[noh-bod-ee, -buhd-ee, -buh-dee]


no person; not anyone; no one: Nobody answered, so I hung up.

noun, plural no·bod·ies.

a person of no importance, influence, or power.

Origin of nobody

Middle English word dating back to 1300–50; see origin at no2, body
Can be confusednobody no one none1 (see usage note at none1) Unabridged Based on the Random House Unabridged Dictionary, © Random House, Inc. 2019

Examples from the Web for nobody

Contemporary Examples of nobody

Historical Examples of nobody

  • They all admired and respected her, and nobody doubted the reality of her adventures.

  • What I hear at night is the creaking of stairs, when I know that nobody ought to be stirring.


    Thomas Wentworth Higginson

  • Hope bade one and another run for a physician, but nobody stirred.


    Thomas Wentworth Higginson

  • "Nobody ever thinks I see anything," said Aunt Jane, in some dejection.


    Thomas Wentworth Higginson

  • I desired her to give it into her own hand, when nobody was by.

    Clarissa, Volume 1 (of 9)

    Samuel Richardson

British Dictionary definitions for nobody



no person; no-one

noun plural -bodies

an insignificant person


Collins English Dictionary - Complete & Unabridged 2012 Digital Edition © William Collins Sons & Co. Ltd. 1979, 1986 © HarperCollins Publishers 1998, 2000, 2003, 2005, 2006, 2007, 2009, 2012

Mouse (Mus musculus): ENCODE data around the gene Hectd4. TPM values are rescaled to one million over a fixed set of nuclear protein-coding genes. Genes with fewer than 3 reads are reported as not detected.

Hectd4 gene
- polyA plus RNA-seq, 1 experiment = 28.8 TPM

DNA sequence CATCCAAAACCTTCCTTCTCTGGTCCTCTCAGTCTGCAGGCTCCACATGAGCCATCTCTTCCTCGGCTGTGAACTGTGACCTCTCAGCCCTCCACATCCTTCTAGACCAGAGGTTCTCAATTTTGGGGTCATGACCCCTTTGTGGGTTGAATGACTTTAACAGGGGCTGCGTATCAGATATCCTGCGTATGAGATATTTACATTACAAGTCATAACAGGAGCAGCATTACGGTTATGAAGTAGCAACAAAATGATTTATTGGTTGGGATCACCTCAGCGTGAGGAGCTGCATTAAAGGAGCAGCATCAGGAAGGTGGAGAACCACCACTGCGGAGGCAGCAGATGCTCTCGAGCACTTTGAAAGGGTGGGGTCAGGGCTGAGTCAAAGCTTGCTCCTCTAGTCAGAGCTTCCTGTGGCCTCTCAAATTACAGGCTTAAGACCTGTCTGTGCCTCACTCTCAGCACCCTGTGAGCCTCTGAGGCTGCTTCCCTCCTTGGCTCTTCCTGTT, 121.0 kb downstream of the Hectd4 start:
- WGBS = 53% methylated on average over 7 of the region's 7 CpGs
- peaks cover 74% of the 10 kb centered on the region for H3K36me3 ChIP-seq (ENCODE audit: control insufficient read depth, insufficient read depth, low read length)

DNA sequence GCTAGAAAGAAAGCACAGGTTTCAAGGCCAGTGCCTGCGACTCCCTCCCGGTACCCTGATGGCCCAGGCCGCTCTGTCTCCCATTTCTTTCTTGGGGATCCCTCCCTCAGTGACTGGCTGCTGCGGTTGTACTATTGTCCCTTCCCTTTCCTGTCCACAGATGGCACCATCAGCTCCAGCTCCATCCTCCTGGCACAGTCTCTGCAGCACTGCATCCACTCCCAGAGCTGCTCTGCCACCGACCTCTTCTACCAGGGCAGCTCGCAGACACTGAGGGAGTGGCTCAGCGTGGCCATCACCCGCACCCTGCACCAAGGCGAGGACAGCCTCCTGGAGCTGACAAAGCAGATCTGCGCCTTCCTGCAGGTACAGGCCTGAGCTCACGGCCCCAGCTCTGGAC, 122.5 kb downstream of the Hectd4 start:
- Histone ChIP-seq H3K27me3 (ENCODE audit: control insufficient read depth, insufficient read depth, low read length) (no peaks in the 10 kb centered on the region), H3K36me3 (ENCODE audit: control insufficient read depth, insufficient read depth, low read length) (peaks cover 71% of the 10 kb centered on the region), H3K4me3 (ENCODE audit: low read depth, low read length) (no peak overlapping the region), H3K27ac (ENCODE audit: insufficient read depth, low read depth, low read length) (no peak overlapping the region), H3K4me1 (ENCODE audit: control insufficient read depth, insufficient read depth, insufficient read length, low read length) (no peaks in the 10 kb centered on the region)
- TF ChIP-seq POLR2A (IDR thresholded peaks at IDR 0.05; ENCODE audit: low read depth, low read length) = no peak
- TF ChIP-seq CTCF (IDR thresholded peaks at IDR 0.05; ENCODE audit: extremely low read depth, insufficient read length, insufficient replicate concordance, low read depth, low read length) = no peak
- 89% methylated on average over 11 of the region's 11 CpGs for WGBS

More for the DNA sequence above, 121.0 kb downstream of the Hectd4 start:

Word Origin and History for nobody

mid-14c., no body "no person noone," from Middle English no (adj.) "not any" + bodi (see body (n.)). Written as two words 14c.-18c.; hyphenated 17c.-18c. Incorrect use with their is attested from 1540s. Meaning "person of no importance" is from 1580s.

Online Etymology Dictionary, © 2010 Douglas Harper

Idioms and Phrases with nobody


In addition to the idioms beginning with nobody

  • nobody home

also see:

  • like crazy (nobody's business)
The American Heritage® Idioms Dictionary Copyright © 2002, 2001, 1995 by Houghton Mifflin Harcourt Publishing Company. Published by Houghton Mifflin Harcourt Publishing Company.